Qualcomm accuses Apple of stealing trade secrets to aid Intel: Reuters

This is the latest development in the ongoing legal saga between Qualcomm and Apple


Cupertino computing giant Apple has been accused of stealing trade secrets from U.S.-based silicon manufacturer Qualcomm in order to aid U.S.-based chip manufacturer Intel.

According to a September 25th, 2018 San Diego County legal filing seen by Reuters, Qualcomm’s accusations are part of a motion to amend a complaint that was initially filed in November 2017.

Qualcomm alleged that Apple stole secrets in a “multi-year campaign of sloppy, inappropriate and deceitful conduct…for the purpose of improving lower-quality modem chipsets, including those manufactured by Intel, a competitor of Qualcomm, to render such chipsets useable in Apple devices with the ultimate goal of diverting Qualcomm’s Apple-based business to Intel.”

According to Reuters, Qualcomm believes that Apple provided Intel with details about Qualcomm’s modem chips that were present in every iPhone until the iPhone 7.

It was with the iPhone 7 that Apple began introducing Intel modems into some of its models.

Reuters also reported that Qualcomm told investors in July 2018 that its modems have been removed from the latest generation of iPhone smartphones.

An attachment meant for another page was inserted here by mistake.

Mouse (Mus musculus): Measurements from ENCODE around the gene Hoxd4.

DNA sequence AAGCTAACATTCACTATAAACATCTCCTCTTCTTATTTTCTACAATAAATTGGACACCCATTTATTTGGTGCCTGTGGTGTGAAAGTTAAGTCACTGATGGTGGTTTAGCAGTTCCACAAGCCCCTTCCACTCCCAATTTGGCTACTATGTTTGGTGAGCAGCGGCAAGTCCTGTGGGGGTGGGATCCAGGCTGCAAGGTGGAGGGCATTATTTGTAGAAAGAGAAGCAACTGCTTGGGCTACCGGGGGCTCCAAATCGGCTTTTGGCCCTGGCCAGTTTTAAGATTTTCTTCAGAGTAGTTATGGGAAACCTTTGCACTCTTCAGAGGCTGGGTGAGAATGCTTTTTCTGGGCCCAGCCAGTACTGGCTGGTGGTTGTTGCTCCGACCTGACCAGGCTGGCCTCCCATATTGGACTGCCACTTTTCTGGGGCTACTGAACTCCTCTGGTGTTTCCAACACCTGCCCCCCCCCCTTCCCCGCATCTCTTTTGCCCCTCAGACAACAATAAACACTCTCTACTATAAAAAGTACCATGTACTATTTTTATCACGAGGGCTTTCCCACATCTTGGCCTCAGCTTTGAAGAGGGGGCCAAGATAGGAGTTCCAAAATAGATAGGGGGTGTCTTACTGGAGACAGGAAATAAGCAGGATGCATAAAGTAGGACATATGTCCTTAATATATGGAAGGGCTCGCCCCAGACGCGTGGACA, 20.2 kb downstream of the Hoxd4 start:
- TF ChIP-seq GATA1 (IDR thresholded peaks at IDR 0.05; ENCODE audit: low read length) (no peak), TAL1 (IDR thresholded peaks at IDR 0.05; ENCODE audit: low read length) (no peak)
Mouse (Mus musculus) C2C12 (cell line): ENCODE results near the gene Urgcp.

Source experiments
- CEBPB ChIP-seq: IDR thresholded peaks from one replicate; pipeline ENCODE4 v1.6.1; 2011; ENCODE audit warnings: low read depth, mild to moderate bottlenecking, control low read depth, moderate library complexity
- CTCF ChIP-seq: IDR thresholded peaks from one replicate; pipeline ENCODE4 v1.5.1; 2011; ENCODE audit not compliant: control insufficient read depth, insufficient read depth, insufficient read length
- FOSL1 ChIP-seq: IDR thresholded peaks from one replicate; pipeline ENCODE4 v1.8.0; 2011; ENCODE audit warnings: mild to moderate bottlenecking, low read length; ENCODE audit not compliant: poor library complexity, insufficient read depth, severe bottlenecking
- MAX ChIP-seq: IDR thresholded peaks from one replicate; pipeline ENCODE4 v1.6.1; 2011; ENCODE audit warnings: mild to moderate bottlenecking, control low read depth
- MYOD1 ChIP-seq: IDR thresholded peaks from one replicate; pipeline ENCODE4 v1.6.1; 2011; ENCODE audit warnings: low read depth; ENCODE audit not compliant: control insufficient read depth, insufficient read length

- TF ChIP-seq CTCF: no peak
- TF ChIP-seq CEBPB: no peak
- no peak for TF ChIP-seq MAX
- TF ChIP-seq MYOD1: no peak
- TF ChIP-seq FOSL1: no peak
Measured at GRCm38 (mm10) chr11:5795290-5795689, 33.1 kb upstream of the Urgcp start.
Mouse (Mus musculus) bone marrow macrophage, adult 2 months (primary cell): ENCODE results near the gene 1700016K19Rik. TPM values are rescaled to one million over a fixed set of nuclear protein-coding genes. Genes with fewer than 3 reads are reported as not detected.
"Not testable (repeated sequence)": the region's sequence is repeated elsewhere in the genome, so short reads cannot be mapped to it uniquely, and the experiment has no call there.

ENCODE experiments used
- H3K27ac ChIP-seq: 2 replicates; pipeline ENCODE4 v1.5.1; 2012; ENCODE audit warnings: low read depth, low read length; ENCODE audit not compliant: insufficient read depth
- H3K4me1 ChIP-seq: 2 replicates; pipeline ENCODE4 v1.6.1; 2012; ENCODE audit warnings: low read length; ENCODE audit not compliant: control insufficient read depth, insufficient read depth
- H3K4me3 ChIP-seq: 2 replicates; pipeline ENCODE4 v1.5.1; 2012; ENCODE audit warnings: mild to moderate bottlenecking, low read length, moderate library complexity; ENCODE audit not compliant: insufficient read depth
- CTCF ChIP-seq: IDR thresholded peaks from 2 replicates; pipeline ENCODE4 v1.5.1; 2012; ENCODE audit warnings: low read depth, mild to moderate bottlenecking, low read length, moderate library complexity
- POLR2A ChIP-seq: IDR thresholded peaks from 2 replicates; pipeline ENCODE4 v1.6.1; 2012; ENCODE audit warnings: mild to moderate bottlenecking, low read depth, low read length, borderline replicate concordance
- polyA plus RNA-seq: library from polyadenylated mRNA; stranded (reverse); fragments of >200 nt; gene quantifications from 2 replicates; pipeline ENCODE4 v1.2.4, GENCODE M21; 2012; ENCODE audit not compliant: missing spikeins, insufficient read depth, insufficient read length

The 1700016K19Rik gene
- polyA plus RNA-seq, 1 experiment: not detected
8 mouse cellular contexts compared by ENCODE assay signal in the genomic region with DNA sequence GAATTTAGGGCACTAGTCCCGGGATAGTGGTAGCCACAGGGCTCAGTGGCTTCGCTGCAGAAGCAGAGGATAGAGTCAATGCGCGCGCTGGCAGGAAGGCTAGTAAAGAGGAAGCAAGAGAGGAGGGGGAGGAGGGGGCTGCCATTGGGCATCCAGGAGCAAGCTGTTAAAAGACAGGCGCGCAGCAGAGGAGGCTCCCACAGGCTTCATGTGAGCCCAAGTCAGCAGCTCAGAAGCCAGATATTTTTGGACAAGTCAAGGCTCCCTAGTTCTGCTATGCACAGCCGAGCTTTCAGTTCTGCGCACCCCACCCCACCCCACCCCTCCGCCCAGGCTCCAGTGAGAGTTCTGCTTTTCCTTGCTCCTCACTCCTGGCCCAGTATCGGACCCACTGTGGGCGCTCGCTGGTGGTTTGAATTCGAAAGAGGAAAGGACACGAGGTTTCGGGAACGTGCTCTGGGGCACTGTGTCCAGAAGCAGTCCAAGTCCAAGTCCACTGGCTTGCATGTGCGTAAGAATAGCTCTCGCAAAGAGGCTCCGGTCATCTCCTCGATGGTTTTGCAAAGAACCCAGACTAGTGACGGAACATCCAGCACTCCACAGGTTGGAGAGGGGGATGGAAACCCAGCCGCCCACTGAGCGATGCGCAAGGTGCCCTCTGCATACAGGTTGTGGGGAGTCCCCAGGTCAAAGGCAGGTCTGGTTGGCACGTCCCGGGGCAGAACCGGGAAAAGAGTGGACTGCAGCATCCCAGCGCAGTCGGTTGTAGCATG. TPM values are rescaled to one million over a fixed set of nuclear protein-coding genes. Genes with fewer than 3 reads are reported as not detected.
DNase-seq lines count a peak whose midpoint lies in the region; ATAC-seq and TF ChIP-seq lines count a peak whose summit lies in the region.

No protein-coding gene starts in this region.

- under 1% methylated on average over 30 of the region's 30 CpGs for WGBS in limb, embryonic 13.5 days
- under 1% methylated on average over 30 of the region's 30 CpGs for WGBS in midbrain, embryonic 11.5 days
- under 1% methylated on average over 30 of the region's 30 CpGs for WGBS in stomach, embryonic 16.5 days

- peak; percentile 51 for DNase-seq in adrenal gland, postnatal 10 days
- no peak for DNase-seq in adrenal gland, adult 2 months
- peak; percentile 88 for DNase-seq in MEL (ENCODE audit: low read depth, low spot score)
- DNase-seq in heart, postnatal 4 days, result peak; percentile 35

In the filing seen by Reuters, Qualcomm claimed that it discovered evidence that Apple engineers used Qualcomm software to “improve the sub-par performance of Intel’s chipsets.”

“In fact, it apparently improved Intel chipsets to the point where Apple decided to divert some of Qualcomm’s Apple-based business to Intel,” wrote Qualcomm, according to Reuters.

Qualcomm’s latest filing comes in the wake of criticisms from a U.S. pre-trial judge lodged against the company’s legal strategy.

The Qualcomm-Apple dispute began in January 2017 when Apple sued Qualcomm for charging royalties for technologies Apple claimed had nothing to do with Qualcomm.

Qualcomm countered with a lawsuit of its own, alleging that Apple breached its contract with Qualcomm as a result of the Cupertino company’s failure to provide royalty payments.

Source: Reuters